Diverse, representative enrollment in pivotal clinical trials is vital to sufficiently power subgroup analyses and ensure equity and validity of trial results.
To evaluate the racial/ethnic representation, trends, and disparities in clinical trials leading to US Food and Drug Administration (FDA) ophthalmology drug approvals from 2000 to 2020.
This cohort study used data from participants in clinical trials of drugs for neovascular age-related macular degeneration (AMD), open-angle glaucoma (OAG), and expanded indications for diabetic retinopathy (DR) from January 1, 2000, to December 31, 2020. Trial data were sourced from FDA reviews, ClinicalTrials.gov, and relevant linked studies. National expected racial/ethnic proportions were sourced from public National Eye Institute prevalence data as well as published rates scaled using US Census Bureau data.
The primary outcome measures were the distribution of and change over time in the racial/ethnic proportion of participants in clinical trials leading to FDA approval of drugs for AMD, OAG, and DR.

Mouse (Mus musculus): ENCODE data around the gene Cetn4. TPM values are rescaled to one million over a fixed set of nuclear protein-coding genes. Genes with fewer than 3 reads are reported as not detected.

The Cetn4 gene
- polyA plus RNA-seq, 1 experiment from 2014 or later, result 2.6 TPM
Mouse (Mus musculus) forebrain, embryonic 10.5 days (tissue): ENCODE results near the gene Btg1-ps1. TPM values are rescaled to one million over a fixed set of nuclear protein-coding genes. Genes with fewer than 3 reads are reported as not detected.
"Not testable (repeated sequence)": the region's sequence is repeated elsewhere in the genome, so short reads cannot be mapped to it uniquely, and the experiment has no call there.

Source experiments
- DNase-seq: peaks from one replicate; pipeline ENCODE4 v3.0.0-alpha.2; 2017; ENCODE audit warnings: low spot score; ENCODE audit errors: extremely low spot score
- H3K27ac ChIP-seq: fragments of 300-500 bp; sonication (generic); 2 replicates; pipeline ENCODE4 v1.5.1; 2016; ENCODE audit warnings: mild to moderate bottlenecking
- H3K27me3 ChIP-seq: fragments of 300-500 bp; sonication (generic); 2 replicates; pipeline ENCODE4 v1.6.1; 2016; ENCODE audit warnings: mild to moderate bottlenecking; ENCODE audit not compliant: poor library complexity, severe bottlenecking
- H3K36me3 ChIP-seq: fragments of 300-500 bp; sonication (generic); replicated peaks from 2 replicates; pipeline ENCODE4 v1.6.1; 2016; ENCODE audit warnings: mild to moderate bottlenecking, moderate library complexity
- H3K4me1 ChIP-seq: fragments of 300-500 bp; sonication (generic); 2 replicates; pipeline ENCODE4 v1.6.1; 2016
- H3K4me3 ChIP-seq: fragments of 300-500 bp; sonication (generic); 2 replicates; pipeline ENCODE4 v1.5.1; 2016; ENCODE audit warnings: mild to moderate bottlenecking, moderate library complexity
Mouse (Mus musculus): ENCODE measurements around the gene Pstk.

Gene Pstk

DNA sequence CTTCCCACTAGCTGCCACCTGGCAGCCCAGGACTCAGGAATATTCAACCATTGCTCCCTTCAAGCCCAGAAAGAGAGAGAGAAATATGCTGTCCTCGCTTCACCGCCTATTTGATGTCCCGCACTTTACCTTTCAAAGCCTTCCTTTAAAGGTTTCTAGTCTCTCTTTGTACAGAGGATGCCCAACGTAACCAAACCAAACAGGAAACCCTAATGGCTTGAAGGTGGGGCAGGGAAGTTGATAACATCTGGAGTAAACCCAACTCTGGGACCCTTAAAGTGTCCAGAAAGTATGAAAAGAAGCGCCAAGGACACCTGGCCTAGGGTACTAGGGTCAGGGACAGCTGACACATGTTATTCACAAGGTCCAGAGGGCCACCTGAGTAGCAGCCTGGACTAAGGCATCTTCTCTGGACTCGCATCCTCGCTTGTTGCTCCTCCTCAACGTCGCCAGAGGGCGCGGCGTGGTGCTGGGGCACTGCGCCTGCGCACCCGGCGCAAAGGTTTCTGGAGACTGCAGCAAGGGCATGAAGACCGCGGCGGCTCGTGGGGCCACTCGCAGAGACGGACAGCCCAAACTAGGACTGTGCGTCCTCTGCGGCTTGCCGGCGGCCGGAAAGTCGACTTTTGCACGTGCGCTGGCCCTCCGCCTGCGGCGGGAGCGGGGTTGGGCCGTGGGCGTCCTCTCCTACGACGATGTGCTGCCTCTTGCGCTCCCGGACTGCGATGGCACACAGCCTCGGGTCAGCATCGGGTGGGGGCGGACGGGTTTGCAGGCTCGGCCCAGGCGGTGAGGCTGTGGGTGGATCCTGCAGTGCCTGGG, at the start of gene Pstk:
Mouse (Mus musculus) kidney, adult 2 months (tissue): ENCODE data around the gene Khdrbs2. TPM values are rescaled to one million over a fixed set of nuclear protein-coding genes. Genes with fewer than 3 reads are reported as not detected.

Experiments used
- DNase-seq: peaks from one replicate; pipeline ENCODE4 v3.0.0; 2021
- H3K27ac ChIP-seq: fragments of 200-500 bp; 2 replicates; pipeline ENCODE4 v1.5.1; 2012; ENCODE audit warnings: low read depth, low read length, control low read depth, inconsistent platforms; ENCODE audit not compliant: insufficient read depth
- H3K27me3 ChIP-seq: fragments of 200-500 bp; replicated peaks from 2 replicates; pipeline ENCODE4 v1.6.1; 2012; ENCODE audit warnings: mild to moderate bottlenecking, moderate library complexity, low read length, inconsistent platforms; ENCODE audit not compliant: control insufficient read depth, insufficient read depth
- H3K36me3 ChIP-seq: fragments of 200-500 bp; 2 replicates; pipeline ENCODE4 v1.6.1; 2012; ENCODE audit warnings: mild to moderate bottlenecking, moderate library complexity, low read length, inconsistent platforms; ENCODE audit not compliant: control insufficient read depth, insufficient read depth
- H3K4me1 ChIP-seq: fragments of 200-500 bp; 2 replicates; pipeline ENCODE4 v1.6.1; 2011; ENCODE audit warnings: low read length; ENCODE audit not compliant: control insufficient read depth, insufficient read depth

During the 20-year period, 31 clinical trials were identified for 13 medications with 18 410 participants. The distribution of trial participants was different from the expected trial distribution for most approvals with regard to race/ethnicity (12 drugs) and sex (10 drugs). Compared with the first decade (2000-2010), trials conducted in the second decade (2011-2020) showed increases in enrollment of Asian (odds ratio [OR], 2.30; 95% CI, 1.97-2.68; P < .001) and Hispanic or Latinx participants (OR, 1.74; 95% CI, 1.49-2.03; P < .001) for AMD, Asian participants (OR, 2.21; 95% CI, 1.46-3.42; P < .001) for DR, and Black (OR, 1.60; 95% CI, 1.43-1.78; P < .001) and Hispanic or Latinx participants (OR, 10.31; 95% CI, 8.05-13.35; P < .001) for OAG. There was a decrease in Black participants in DR trials (OR, 0.58; 95% CI, 0.42-0.79; P < .001). Based on these trends, the enrollment incidence ratio is expected to worsen by 2050, with overrepresentation of white participants vs underrepresentation of Black and Hispanic or Latinx participants in trials of drugs for AMD (1.08 vs 0.04 vs 0.77), DR (1.83 vs 0.87 vs 0.59), and OAG (1.62 vs 0.90 vs 0.37).
In this cohort study, Black, Hispanic or Latinx, and other non-White participants were underrepresented in clinical trials leading to FDA ophthalmology drug approvals compared with the expected disease burden and racial/ethnic distribution in the US. Although there was meaningful improvement from 2000 to 2020, further efforts to increase minority enrollment in clinical trials seem to be warranted.